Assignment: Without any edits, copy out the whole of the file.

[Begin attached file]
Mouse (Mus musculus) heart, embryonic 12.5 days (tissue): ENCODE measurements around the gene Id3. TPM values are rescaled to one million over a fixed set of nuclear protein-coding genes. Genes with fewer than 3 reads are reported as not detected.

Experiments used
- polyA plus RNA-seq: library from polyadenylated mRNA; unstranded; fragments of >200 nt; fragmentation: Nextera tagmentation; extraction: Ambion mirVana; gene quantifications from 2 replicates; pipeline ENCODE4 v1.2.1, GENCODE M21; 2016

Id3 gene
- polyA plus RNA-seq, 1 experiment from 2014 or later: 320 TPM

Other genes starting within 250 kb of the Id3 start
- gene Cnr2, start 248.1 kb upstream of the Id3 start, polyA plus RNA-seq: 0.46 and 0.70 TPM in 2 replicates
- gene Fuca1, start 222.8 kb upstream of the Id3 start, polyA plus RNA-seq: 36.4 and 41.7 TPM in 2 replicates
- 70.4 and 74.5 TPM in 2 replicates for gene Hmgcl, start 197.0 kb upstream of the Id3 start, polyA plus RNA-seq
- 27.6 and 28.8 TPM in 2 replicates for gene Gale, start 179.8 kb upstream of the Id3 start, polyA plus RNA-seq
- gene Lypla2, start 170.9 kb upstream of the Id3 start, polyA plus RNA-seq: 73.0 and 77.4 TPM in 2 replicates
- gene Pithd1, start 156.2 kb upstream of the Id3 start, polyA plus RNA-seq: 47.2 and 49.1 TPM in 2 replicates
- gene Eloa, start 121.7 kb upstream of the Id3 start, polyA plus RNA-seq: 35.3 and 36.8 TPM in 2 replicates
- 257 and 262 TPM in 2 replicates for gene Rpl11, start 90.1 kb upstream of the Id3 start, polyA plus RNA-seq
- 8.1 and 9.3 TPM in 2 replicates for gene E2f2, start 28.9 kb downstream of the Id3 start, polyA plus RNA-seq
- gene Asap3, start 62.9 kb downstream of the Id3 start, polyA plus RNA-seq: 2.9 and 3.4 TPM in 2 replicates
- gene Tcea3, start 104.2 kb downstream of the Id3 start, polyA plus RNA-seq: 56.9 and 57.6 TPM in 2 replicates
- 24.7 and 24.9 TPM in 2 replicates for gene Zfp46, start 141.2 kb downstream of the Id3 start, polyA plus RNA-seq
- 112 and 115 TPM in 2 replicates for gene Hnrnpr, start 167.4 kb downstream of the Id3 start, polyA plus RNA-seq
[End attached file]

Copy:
Mouse (Mus musculus) heart, embryonic 12.5 days (tissue): ENCODE measurements around the gene Id3. TPM values are rescaled to one million over a fixed set of nuclear protein-coding genes. Genes with fewer than 3 reads are reported as not detected.

Experiments used
- polyA plus RNA-seq: library from polyadenylated mRNA; unstranded; fragments of >200 nt; fragmentation: Nextera tagmentation; extraction: Ambion mirVana; gene quantifications from 2 replicates; pipeline ENCODE4 v1.2.1, GENCODE M21; 2016

Id3 gene
- polyA plus RNA-seq, 1 experiment from 2014 or later: 320 TPM

Other genes starting within 250 kb of the Id3 start
- gene Cnr2, start 248.1 kb upstream of the Id3 start, polyA plus RNA-seq: 0.46 and 0.70 TPM in 2 replicates
- gene Fuca1, start 222.8 kb upstream of the Id3 start, polyA plus RNA-seq: 36.4 and 41.7 TPM in 2 replicates
- 70.4 and 74.5 TPM in 2 replicates for gene Hmgcl, start 197.0 kb upstream of the Id3 start, polyA plus RNA-seq
- 27.6 and 28.8 TPM in 2 replicates for gene Gale, start 179.8 kb upstream of the Id3 start, polyA plus RNA-seq
- gene Lypla2, start 170.9 kb upstream of the Id3 start, polyA plus RNA-seq: 73.0 and 77.4 TPM in 2 replicates
- gene Pithd1, start 156.2 kb upstream of the Id3 start, polyA plus RNA-seq: 47.2 and 49.1 TPM in 2 replicates
- gene Eloa, start 121.7 kb upstream of the Id3 start, polyA plus RNA-seq: 35.3 and 36.8 TPM in 2 replicates
- 257 and 262 TPM in 2 replicates for gene Rpl11, start 90.1 kb upstream of the Id3 start, polyA plus RNA-seq
- 8.1 and 9.3 TPM in 2 replicates for gene E2f2, start 28.9 kb downstream of the Id3 start, polyA plus RNA-seq
- gene Asap3, start 62.9 kb downstream of the Id3 start, polyA plus RNA-seq: 2.9 and 3.4 TPM in 2 replicates
- gene Tcea3, start 104.2 kb downstream of the Id3 start, polyA plus RNA-seq: 56.9 and 57.6 TPM in 2 replicates
- 24.7 and 24.9 TPM in 2 replicates for gene Zfp46, start 141.2 kb downstream of the Id3 start, polyA plus RNA-seq
- 112 and 115 TPM in 2 replicates for gene Hnrnpr, start 167.4 kb downstream of the Id3 start, polyA plus RNA-seq